WHOA! Now this is both creepy and out of leftfield. Turbina, from Mexico City, have created in Leti’ Hum eek’ – Inda Jani – Mish Masadi (I don’t know what that means…) a piece of psychedelic rock worthy of a trip through Mictlan.
‘Cretino’ is a real suckerpunch of a track. With a shushed intro, slightly veering into Hooverphonic territory, a piercing scream cuts like a knife, letting the hard rock beasts break through, taking over the stereo. One hell of an opening track, sporting an acrid lyric like “from ignorane to cynicism / there’s only one step“. Indeed. Fantastic bass, almost overstaging the rest of the instruments (all doing a splendid job). There’s even a Mariachi scream somewhere there, but I’m still confused over what just happened.
“What just happened?” is the question still spinning when the gloomy ‘La Noche’ starts. An ephemeral piano-led crescendo creates this atmosphere of dread, one that falls like a pea-soup fog in the darkest of the cold nights. An ethereal ambience takes over the minimalistic lyrics before exploding back into the crescendo, with a screeching guitar solo disappearing into the night with the song. Eerie.
When ‘Predicador’ is halfways done, you perceive the band has a formula. A very complex formula that can only be explained by irrational numbers and polar mathematics. You might feel at home with what they do but then they do a freak out (saxophone included) just to break the pristine calmness that this lagoon of music mirrors.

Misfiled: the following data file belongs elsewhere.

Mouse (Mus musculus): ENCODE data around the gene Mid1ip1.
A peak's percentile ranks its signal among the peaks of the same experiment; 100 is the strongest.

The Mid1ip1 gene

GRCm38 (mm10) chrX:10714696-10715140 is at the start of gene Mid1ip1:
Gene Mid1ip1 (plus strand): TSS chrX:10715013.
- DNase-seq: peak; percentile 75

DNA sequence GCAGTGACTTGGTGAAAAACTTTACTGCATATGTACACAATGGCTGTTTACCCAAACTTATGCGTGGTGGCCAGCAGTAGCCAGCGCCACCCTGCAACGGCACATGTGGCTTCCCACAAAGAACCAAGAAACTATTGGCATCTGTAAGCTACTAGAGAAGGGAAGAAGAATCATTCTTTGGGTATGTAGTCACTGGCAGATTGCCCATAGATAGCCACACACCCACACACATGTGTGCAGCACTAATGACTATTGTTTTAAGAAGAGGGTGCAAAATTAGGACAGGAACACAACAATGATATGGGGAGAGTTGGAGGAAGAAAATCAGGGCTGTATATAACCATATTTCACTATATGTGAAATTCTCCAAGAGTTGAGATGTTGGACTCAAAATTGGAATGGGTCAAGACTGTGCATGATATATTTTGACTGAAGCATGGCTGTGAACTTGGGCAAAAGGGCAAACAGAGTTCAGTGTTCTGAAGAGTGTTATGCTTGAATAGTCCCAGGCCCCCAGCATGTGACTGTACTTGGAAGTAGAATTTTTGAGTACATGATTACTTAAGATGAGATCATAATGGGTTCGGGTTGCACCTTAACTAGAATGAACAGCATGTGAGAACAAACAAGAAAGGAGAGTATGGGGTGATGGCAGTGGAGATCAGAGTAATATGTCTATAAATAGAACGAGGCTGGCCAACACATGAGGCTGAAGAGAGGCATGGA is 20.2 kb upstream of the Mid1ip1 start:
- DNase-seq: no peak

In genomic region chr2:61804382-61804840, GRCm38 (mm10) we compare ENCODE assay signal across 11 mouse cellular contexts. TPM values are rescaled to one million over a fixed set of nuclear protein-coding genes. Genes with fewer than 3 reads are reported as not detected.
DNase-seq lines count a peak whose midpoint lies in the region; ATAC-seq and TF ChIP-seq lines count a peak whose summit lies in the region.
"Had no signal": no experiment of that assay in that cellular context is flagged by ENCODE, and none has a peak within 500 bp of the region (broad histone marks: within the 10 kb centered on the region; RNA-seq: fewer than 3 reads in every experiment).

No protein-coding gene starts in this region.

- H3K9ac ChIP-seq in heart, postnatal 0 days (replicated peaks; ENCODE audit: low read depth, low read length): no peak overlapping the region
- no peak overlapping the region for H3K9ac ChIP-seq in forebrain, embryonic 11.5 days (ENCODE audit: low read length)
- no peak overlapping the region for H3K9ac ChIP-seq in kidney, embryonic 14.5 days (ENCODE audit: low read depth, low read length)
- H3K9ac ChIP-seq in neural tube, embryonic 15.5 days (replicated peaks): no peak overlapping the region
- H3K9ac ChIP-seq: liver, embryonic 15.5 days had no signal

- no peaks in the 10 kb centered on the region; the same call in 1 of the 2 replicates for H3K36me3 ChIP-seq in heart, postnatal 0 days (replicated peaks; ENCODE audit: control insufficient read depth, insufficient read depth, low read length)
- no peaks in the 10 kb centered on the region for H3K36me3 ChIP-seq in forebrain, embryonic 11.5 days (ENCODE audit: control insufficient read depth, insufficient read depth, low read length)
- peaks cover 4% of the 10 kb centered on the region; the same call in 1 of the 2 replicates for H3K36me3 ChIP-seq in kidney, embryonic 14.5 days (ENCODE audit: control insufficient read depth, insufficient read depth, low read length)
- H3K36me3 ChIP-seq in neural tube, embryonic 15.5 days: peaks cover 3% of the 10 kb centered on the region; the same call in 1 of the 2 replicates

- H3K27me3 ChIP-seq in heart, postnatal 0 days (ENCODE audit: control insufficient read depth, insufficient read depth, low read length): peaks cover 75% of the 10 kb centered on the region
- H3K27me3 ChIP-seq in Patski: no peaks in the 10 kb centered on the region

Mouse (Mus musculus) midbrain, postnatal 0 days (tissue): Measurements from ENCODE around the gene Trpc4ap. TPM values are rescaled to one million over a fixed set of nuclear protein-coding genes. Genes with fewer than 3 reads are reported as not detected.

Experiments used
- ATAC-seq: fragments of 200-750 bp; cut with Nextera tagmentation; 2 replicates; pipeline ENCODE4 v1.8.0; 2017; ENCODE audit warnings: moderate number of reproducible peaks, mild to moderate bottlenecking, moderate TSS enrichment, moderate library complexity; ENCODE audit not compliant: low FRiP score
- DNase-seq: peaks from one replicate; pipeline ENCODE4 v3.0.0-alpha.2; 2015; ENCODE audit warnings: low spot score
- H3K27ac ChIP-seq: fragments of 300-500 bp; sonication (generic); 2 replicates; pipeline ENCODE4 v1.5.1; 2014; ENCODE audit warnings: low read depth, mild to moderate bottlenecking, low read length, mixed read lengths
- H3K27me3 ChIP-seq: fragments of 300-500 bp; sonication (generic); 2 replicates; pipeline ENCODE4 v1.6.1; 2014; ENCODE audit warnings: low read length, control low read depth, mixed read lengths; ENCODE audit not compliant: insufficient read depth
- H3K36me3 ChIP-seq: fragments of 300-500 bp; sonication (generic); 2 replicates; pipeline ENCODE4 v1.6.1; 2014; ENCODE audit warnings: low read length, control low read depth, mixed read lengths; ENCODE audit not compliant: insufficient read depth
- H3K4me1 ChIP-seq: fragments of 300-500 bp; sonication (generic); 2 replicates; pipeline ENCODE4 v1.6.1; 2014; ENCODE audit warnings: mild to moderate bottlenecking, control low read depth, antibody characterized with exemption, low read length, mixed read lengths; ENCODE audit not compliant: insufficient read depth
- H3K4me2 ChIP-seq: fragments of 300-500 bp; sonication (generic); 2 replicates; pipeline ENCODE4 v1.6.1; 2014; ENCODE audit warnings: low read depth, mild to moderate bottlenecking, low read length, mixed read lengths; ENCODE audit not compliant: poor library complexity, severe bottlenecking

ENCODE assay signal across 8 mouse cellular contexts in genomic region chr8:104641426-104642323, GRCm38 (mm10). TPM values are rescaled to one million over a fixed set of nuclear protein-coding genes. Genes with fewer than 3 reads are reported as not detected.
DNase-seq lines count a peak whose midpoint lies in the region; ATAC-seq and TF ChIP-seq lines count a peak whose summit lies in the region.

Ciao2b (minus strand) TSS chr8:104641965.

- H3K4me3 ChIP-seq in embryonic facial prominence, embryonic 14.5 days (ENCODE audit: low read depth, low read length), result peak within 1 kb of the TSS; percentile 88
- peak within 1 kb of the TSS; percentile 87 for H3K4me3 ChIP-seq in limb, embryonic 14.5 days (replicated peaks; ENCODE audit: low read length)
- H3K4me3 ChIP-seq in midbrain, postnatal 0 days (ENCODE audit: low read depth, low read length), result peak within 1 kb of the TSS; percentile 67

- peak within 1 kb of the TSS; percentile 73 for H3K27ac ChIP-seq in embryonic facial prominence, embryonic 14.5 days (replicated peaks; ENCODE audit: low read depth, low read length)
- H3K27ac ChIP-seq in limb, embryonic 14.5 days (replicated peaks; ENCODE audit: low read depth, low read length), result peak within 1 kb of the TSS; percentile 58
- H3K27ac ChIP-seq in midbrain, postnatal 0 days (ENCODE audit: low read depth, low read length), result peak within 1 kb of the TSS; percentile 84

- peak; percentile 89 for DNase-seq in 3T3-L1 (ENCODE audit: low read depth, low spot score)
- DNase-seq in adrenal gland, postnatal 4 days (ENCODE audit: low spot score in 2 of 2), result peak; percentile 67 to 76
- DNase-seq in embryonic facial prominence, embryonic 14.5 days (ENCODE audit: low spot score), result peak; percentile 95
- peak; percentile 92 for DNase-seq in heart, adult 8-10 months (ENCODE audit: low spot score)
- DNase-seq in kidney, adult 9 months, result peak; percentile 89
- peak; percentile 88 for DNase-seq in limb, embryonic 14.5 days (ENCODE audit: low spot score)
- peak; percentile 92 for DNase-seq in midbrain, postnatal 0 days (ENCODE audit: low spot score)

I’m afraid of ‘Todo lo que ves’. It feels and seems to be a ballad, an ubiquitous bugbear in all Mexican rock albums. The song ends and it seems everything is ok. No big surprises nor explosions. Wait, was that the twist? I’m still confused, but marching on this challenge. ‘Lamparas de Lava’ is a lovely track, slightly psychedelia inclined but still pop enough to be friendly and aesthetically pleasing. Before you think they’ve gone soft on us, there’s an instrumental break that gets a bit mystical machine gun.
And with one fell swoop, we’re back in the strange path of experimentation. ‘Me ire’ could by all means be another romantic ballad like the previous two numbers, but no, it’s another slice of experimentation. A long ambient piece, quite abstract, works as a long segue to a bittersweet goodbye, which ends up, like burnt-up catharsis, leaving us again with that long, spacey atmosphere, lingering away.
Lingering is just about right, as the atmosphere-heavy ‘Aire’ slowly dissolves this album away. A gorgeous 5 minutes of sonic atmospheres, mournful vocals and a powerful ending.
Somewhere, a reviewer might listen to this and wonder how to catalogue this release. Is it alternative rock? Is it psychedelic rock? Is it rock en español? I say a bit of all, with some dreampop dashes to create a very pictoresque collection of tracks. Well done, Turbina, keep it fresh.
Words: Sam J. Valdes Lopez.